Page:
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Commonwealth Games 2022: Get-set to see more records broken in track and field events

Better training science, NASA space tech in shoes, and synthetic tracks among the reasons for record-breaking performances of late.

July 29, 2022 / 03:31 PM IST
Nitender Rawat (left) with Prime Minister Narendra Modi. Rawat, 31, will be India’s sole representative at the marathon events at the 2022 Commonwealth Games. (Image: Twitter/NrawatSingh)

Nitender Rawat (left) with Prime Minister Narendra Modi. Rawat, 31, will be India’s sole representative at the marathon events at the 2022 Commonwealth Games. (Image: Twitter/NrawatSingh)


On July 30, after a day of mostly first-round events, the Commonwealth Games (CWG) will hit its stride with the marathon finals for men, women and para-athletes. Nitender Rawat will be India’s sole representative at the marathon events, and while all of the world’s best won’t be running in Birmingham—some marathon-dominant nations like Ethiopia are not part of the CWG—Kenya, Namibia and Uganda will surely set the pace. The big absence that will be felt is of Kenya’s defending double Olympic champion and marathon world record holder Eliud Kipchoge, who will return to competition only in September.

No matter what the field is, there’s one thing you can be sure of—the race will be run at a blistering pace. If the past two years has shown us anything in the world of distance running, it is that it has become, on an average, stupidly, mind-bendingly fast.

In October 2019, Kipchoge did the unthinkable and ran a marathon in under 2 hours (1:59:40.2). It was not an official record, because Kipchoge used technology like a system of laser lights to guide his pace and had an army of pacemakers (things not allowed in official marathons), but nonetheless, he still had to do the real thing, he had to run, and he showed that it was humanly possible to run 42.195km in less than two hours. Just to get a feel of the pace he managed—21.1kmph—set that on your treadmill (please do it safely, with someone to monitor you) and see how long you can keep up at that speed.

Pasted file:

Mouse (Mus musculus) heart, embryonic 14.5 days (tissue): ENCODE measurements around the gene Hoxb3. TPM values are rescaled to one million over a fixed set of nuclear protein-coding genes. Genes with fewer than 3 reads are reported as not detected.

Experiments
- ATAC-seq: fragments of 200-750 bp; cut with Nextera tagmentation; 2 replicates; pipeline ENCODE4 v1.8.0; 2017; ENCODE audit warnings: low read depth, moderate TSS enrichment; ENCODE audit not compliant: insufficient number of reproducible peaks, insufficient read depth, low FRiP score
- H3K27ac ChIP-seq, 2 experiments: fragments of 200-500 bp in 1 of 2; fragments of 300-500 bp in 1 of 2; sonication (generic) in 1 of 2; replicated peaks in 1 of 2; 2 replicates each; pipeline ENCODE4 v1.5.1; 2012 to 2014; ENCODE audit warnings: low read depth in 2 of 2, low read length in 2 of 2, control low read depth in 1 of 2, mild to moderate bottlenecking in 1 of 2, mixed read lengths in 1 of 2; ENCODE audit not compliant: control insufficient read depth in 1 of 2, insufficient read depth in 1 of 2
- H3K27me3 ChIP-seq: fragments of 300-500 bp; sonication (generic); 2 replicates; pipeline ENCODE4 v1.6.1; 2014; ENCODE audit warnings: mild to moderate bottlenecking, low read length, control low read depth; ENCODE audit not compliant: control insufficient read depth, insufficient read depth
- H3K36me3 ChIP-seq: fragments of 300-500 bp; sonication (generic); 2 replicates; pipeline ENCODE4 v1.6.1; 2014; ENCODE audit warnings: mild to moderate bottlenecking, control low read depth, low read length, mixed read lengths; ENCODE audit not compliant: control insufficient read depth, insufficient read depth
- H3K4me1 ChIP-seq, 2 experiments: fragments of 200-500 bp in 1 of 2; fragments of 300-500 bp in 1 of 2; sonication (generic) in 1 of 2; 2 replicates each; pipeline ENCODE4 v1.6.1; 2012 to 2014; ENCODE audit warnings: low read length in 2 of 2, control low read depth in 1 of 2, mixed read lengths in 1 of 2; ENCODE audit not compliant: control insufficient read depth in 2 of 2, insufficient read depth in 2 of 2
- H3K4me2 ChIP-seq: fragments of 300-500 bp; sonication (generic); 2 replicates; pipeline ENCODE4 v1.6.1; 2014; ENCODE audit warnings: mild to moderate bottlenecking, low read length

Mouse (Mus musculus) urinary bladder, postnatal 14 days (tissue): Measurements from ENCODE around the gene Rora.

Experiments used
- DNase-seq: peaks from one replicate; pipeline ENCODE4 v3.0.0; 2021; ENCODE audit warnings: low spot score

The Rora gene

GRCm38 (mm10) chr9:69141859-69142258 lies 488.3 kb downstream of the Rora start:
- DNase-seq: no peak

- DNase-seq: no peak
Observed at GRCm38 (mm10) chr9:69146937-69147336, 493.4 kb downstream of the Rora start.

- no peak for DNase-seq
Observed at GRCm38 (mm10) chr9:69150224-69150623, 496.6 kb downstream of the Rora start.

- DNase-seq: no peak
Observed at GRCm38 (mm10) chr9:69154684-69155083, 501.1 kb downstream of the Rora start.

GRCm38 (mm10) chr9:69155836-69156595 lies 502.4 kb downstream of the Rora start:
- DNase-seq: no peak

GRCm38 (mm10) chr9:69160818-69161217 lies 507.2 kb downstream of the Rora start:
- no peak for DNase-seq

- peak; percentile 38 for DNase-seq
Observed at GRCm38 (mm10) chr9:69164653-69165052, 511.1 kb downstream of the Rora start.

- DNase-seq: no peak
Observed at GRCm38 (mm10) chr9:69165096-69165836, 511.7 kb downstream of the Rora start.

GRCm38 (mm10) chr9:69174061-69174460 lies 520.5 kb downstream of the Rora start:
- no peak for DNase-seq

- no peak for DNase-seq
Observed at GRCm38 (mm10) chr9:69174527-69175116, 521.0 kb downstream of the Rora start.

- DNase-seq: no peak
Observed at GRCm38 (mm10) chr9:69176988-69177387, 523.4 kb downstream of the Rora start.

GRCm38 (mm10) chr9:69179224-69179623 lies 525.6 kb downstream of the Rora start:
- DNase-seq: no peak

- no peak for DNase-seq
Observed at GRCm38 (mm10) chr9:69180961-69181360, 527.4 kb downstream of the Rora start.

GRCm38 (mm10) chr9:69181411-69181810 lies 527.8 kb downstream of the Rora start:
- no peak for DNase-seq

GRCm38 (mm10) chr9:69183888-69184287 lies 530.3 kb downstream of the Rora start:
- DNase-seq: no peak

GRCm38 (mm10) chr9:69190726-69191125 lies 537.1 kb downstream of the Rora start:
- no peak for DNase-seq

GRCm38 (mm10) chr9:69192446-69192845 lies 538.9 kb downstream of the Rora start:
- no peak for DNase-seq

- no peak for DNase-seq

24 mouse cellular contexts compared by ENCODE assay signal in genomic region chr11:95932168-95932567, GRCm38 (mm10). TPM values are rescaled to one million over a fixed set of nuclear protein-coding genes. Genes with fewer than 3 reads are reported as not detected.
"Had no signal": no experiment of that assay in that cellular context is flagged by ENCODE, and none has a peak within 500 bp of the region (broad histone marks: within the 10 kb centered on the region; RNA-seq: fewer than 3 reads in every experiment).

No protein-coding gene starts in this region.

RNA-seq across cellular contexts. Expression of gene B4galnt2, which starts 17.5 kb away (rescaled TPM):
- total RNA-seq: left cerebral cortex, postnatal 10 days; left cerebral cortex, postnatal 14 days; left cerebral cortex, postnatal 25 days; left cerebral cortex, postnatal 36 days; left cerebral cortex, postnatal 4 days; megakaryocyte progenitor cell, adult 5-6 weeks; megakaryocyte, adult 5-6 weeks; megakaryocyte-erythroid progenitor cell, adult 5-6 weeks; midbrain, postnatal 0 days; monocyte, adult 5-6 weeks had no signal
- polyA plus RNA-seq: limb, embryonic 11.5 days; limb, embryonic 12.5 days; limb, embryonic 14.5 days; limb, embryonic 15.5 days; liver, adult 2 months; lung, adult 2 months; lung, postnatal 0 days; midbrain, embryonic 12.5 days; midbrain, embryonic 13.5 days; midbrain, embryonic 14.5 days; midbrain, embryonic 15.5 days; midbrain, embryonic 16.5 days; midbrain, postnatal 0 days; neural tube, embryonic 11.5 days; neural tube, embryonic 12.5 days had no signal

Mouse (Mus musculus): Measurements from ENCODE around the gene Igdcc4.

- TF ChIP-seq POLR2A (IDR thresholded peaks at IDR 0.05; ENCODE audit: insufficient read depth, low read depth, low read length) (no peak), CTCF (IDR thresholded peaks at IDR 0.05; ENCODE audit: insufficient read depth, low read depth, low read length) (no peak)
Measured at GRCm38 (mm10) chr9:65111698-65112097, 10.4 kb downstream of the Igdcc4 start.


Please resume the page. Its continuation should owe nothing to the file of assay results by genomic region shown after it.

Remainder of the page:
Kipchoge is not an isolated phenomenon. In 2020, in the span of just a few months when sports was limping back after the pandemic-enforced break, a remarkable number of running records fell: the world records for 5,000m, 10,000m and 400m hurdles for both men and women, the European men’s 5,000m and 1,500m, as well as collegiate and high-school records in the US. By the time the curtains came down at the Tokyo Olympics in 2021, almost all of these records had been broken again—some, like the women’s 5,000 and 10,000, multiple times, and some, like the 400m hurdles for both men and women, smashed and ground underfoot. At the Athletics World Championships last month, American Sydney Mclaughlin obliterated her own 400m hurdles world record yet again. Followed by Nigeria’s Tobi Amusan wiping out the 100m hurdles record by 0.8 of a second (which in the context of a 100m race is a massive difference—Usain Bolt was shocked at the time and the American 200m Olympic champion Noah Lyles tweeted: “are you kidding me?”).

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While flat sprints like the 100m, 200m and 400m have not witnessed similar shockwaves (partly because Usain Bolt’s 100m and 200m records are already remarkable outliers, a once-in-many-generations kind of deal), that’s started to change with Jamaica’s Elaine Thompson-Herah setting a new Olympic record in the 100m, breaking Florence Griffith Joyner’s 33-year-old mark, and both Thompson-Herah and compatriot Shericka Jackson inching closer to the 200m record. They will be in action at the CWG too, along with Amusan.